Very recently, New South Wales had the first two certified Passive houses (also known as Passivehaus) constructed in Sydney's North Shore and the Blue Mountains. But what exactly is a Passive House and what impact could there be in the building and construction market?
Passive House was first conceptualised during the 1980's in Germany, it's purpose is to design airtight buildings to protect occupants in Western Europe from the harsher winter climates compared to Australia. With efficient ventilation systems which control thermal heating and cooling temperatures, Passive Houses offer a higher level of energy efficient home compared to other makers.
Source: The Fifth Estate - Passivehaus based in the USA
With houses already constructed throughout Europe, North America and New Zealand, it is only a matter of time before Australian builders decided to try this out. One of the major issues to address is that all of the other countries listed have have significantly colder climates than Australia.
Despite this unknown variable, one of the major benefits of Passivehaus' is definitely the energy savings being produced. In the United States that Passive Houses generated 8% of energy usage compared to regular housing. Adding the climate control and ventilation system it could be noted that Passive Houses may become the national standard for all builders or even part of the National Construction Code.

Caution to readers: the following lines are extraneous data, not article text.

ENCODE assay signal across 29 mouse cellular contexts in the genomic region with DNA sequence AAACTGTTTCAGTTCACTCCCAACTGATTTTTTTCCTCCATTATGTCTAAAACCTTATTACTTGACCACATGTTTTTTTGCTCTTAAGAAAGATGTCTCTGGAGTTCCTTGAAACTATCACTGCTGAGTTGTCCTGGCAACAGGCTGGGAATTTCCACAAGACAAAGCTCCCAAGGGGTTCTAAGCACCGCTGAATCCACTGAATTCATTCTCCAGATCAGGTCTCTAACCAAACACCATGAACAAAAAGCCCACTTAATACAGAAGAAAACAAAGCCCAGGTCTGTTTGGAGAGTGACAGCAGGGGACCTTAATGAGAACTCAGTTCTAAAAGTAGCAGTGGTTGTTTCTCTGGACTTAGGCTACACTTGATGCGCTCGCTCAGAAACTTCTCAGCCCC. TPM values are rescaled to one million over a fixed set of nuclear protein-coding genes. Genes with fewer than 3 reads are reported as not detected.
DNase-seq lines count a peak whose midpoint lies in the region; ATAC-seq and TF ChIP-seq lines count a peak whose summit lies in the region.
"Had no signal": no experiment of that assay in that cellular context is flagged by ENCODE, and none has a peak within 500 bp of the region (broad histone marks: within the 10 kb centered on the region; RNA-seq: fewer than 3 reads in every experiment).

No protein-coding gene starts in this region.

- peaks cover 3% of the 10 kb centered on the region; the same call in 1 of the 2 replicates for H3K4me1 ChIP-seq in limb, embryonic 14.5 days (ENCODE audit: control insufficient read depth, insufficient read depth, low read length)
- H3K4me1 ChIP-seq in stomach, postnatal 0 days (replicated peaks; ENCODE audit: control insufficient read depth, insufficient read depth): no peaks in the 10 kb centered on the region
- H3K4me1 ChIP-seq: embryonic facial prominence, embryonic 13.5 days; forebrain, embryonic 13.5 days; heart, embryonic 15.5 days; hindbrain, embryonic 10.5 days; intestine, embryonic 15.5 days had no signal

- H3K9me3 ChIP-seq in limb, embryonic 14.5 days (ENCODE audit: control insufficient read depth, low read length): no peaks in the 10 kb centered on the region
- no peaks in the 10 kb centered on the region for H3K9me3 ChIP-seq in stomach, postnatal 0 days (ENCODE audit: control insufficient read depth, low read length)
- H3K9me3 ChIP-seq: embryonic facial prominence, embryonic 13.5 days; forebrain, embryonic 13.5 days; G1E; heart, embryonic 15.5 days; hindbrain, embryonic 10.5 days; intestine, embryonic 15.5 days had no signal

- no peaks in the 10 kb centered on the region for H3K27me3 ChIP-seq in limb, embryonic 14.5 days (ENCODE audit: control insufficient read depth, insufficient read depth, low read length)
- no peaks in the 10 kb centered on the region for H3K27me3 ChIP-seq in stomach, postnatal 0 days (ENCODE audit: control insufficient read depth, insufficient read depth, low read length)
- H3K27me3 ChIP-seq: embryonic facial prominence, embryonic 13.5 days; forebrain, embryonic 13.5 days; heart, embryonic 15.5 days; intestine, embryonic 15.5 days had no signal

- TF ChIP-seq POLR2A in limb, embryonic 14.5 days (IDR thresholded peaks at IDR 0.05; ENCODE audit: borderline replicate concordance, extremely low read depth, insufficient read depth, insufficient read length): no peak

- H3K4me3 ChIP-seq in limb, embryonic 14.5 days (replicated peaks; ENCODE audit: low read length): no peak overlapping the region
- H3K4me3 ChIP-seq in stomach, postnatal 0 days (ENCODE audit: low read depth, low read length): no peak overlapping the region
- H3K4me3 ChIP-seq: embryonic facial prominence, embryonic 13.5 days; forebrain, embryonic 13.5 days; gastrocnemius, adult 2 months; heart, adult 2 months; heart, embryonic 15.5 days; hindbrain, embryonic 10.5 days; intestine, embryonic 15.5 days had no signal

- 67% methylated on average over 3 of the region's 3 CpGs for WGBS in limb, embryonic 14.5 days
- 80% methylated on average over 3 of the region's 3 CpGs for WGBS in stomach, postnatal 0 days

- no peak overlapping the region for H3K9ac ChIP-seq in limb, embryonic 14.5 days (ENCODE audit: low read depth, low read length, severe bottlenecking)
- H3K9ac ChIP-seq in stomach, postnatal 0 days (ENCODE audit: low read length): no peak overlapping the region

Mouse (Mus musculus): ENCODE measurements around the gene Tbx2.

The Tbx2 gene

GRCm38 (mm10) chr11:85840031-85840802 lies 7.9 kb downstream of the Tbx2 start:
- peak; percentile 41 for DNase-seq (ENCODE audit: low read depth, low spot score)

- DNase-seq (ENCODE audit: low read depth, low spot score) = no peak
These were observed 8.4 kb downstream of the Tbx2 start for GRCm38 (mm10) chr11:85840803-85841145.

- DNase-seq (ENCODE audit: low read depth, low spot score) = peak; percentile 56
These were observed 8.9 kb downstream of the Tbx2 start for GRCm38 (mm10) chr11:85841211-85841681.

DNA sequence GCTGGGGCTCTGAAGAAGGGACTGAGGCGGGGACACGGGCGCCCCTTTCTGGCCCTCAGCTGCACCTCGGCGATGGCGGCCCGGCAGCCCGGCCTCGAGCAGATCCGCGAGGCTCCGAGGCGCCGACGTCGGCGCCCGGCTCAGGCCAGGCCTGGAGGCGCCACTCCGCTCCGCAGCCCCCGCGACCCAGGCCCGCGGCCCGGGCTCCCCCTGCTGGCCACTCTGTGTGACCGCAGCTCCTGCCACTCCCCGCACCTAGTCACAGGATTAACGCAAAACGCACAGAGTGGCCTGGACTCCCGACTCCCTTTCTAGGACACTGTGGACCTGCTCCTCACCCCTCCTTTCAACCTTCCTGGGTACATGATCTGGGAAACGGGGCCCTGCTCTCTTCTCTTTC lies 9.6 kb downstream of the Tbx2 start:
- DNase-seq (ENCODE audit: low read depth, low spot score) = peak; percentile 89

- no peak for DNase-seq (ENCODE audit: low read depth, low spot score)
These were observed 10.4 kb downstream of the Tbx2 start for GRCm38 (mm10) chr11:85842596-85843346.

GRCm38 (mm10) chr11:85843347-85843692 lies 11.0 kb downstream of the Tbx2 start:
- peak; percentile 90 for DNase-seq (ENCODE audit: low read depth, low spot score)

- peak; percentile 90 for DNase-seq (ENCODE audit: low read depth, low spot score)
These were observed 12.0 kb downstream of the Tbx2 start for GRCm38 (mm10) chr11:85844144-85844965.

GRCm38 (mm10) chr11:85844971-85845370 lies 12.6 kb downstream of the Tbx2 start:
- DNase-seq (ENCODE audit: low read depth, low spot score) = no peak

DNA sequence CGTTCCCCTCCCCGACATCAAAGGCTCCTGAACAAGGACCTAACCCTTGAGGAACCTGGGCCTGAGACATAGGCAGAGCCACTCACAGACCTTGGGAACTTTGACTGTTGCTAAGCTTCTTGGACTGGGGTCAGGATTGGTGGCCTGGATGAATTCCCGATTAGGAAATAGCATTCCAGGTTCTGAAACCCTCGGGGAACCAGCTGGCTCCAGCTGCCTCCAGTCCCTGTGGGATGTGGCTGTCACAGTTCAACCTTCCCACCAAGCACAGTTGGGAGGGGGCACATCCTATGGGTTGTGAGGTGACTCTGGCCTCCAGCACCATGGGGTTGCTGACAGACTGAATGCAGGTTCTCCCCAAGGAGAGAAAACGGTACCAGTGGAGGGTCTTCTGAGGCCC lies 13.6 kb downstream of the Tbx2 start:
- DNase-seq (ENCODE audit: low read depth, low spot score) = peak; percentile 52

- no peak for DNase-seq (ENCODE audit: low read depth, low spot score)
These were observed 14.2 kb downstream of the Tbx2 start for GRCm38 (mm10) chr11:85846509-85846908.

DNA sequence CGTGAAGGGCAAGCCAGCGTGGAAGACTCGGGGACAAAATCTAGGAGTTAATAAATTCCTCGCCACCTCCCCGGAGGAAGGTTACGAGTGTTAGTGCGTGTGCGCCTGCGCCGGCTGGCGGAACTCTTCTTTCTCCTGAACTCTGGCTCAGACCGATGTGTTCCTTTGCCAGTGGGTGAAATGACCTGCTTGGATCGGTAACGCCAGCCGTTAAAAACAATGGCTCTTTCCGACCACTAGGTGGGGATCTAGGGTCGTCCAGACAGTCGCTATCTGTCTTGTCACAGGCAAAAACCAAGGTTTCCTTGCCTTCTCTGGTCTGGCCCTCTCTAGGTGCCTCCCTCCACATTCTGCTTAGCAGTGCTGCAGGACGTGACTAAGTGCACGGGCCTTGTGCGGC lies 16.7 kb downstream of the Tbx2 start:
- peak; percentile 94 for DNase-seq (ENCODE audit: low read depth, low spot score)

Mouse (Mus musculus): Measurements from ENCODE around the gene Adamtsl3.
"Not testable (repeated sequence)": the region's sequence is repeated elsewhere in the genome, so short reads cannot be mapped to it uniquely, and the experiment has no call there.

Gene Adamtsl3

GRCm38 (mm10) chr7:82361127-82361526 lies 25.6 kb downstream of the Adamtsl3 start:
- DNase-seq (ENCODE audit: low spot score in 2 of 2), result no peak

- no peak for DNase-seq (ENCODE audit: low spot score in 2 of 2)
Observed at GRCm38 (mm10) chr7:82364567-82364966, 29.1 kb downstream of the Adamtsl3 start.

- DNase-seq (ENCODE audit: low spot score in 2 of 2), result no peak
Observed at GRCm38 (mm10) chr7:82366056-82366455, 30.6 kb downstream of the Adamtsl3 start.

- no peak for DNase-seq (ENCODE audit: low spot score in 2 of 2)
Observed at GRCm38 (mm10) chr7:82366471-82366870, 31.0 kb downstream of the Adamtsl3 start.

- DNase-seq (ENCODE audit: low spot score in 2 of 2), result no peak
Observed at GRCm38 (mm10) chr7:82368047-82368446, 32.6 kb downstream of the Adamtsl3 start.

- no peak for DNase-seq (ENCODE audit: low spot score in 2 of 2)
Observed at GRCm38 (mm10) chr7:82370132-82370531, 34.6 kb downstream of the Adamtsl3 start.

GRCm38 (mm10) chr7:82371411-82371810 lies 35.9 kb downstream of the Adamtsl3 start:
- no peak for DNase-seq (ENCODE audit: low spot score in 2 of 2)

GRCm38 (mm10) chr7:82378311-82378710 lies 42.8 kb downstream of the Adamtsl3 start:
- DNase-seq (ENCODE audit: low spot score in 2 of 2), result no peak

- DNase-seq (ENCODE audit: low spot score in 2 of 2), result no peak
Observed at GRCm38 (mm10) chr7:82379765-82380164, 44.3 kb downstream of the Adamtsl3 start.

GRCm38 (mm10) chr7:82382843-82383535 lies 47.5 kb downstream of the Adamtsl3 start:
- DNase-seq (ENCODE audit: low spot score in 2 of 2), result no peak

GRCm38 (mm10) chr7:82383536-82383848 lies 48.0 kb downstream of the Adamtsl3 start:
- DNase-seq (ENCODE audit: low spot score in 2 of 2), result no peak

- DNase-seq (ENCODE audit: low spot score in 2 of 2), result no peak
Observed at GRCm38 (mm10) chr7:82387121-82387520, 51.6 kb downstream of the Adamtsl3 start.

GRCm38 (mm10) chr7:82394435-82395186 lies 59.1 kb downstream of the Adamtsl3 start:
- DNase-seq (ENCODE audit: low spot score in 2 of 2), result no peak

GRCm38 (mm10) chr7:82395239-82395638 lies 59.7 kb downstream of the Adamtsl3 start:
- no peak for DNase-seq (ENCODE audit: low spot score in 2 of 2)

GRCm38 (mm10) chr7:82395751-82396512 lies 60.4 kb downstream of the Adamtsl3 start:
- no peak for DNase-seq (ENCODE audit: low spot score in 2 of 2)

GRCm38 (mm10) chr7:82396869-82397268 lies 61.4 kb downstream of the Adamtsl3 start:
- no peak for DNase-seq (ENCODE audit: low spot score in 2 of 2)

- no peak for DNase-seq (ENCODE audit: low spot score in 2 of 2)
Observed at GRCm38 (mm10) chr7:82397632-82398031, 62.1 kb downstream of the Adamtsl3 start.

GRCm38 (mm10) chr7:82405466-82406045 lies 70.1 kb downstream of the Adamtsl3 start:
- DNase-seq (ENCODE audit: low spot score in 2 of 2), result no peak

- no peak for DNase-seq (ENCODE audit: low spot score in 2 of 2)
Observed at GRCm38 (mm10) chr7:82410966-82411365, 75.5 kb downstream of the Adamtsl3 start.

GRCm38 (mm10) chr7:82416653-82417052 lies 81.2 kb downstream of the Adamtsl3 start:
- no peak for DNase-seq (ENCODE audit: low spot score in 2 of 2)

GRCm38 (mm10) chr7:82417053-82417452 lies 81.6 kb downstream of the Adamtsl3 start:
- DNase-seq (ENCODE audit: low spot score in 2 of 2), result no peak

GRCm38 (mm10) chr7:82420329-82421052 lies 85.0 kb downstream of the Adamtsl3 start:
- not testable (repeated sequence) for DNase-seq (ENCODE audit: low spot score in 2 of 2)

The way energy savings are generated through a combination of ventilation, natural sunlight, internal heat sources and heat recovery. Each building is airtight to prevent heat escaping during construction, the ventilation and insulation of each Passive House is then used to store heat accumulated from the sun to maintain thermal heating temperatures during the winter and released during summer time. This provides a natural cooling ventilation system without the need for a heater. Whether air-conditioning is still required a larger sample of Passive Houses will need to be constructed first. As seen below, the original Passive Houses built in Germany required a sample of 2,000 constructed homes before finding the optimal thermal climate.
Source: Passive House - Initial Thermal Heating samples, Germany 1993
For the Australian building and construction industries, it's likely that national bodies such as the Australian Building Codes Board, COAG and others will need to discuss this and consider having a used cases in newer residential or commercial developments prior to seeing the feasibility of updating the standard of renewable buildings.
Regardless of the issues surrounding Passive House, what is most important is testing to find out how efficient they truly could be in warmer climates such as Australia.